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The inspiration came on an NCC missions trip to Eastern Congo. Our team had divided up into groups, each focusing on a different task: there was the media team, the education team, the prayer team, and among others — the Fun Team.

Written by Bonnie Duncan   Facebook  ||  Twitter 

Written by Bonnie Duncan

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At first, I was fairly certain the Fun Team was a joke, a creative way to get out of having any concrete tasks. The two men on the Fun team were just that—jokesters who were rarely prepared for their updates at team meetings, but still managed to make others laugh anyway. It wasn’t until we arrived on the ground in Congo that I fully realized the importance of their contributions.

Despite the long days and emotional toll that comes with witnessing so much material poverty, the Fun Team was intentional about making sure the team members stayed in good spirits and were constantly encouraged.

From them, I learned an invaluable lesson: fun and encouragement don’t just happen naturally, but rather are cultivated through intentionality.

Our team wasn’t being led by two guys who happened to be funny, but rather by two people who made encouraging others a priority.

Though this experience, the Chi Alpha Fun Team was born. We have a Fun Colonel who is in charge of the team, and Fun Captains who help make it all happen.

Our goals are simple: to embrace whimsy and fun in an academic environment that often provokes the opposite.  We wanted to create an atmosphere of encouragement when we are often taught in class to criticize.

I think we forget that in the fast-paced reality of life, we have an opportunity to give the only encouragement some people may get that day. What a privilege. 

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AuthorBlane Young

I’m naturally inclined to make decisions based on my feelings, so I’m familiar with the struggle of not feeling God and not knowing what to do about it. It’s something that has pushed me to grow in my faith and understanding of who God is and how He works in my life.

Written by Becca Pugh

Written by Becca Pugh

I became discouraged in my walk with Jesus a couple of years ago because I wasn’t feeling Him with me when I sat down for a devotional time. I didn’t feel like He was speaking to me or moving in my life. Because I relied so heavily on my feelings to tell me what’s true, I became somewhat disillusioned with the idea of a personal relationship with God. How could I know that God is real and with me if I don’t feel Him there? How could I keep investing in a relationship that I didn’t feel great one hundred percent of the time?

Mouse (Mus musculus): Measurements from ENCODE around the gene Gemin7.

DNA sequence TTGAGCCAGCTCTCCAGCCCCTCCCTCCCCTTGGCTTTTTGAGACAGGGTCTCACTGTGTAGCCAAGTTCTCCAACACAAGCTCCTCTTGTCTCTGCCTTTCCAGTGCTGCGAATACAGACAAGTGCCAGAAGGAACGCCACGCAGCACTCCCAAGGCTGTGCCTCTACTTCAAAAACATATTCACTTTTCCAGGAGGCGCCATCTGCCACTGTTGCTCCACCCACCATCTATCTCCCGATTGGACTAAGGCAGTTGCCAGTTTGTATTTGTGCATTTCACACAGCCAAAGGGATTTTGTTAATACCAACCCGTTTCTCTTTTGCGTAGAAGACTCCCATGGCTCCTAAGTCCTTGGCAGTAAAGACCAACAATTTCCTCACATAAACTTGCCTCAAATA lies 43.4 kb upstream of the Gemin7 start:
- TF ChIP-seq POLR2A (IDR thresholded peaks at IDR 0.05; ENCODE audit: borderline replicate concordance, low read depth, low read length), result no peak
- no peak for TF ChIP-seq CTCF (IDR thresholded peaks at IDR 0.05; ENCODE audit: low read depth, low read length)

When we follow Jesus, it’s not going to feel good all the time. In fact, suffering is a part of our calling as followers. What Jesus does promise is He will be with us. He will be with us through it all and provide sufficient grace to follow Him. Because Jesus suffered everything that we as humans suffer, we can trust that He empathizes with us and is with us in our pain.  The hard part for us is knowing what to do when we don’t feel butterflies and warm fuzzy feelings all the time. 

When I don’t feel God, it’s easy for me to fall into doubt and fear. Does God really love me? Has He really called me to live out this lifestyle? Is He real? What I’ve been learning is that these feelings or thoughts of doubt don’t have lead me away from God. I have a choice in how I respond to these doubts and questions, and if my desire is to draw closer to God in all things, even when I don’t feel it or feel Him, then I can choose to bring these doubts to God.

I heard Pastor Heather Zempel of National Community Church recently say that going to God when we have doubts demonstrates great faith; it’s when we choose to run away from God in our doubts that we enter into unbelief. That was pretty significant to realize. It’s OK to have doubts and not feel God all the time. That doesn’t mean He’s not real, that my faith isn’t real or that He’s not with me. It just means that I have to choose to talk to God about it, who I already know is completely good and whose love for me is perfect. When I don’t feel God, I have to choose to believe in what God’s word says anyway, because what I’m feeling isn’t always an accurate gauge of truth. Blane Young, on staff with me at Chi Alpha at American University, frequently quotes Jon Bloom, saying that emotions are a gauge of what we’re experiencing but are not a guide.

It’s hard when I don’t feel God, because it can cause me to doubt His role in my life or even His existence at times. When I don’t feel Him, I need to press into what I know is true and what is written as true. Even if I don’t feel like those things are true, I have to choose to believe with my mind that they are the reality of this world and my life. 

Encouraging Bible Passages

Jesus speaking to His disciples: “And surely I am with you always, to the very end of the age.”

– Matthew 28:20

God speaking to Israel: “So do not fear, for I am with you; do not be dismayed for I am your God. I will strengthen you and help you; I will uphold you with my righteous right hand.”

– Isaiah 41:10 

Posted
AuthorBlane Young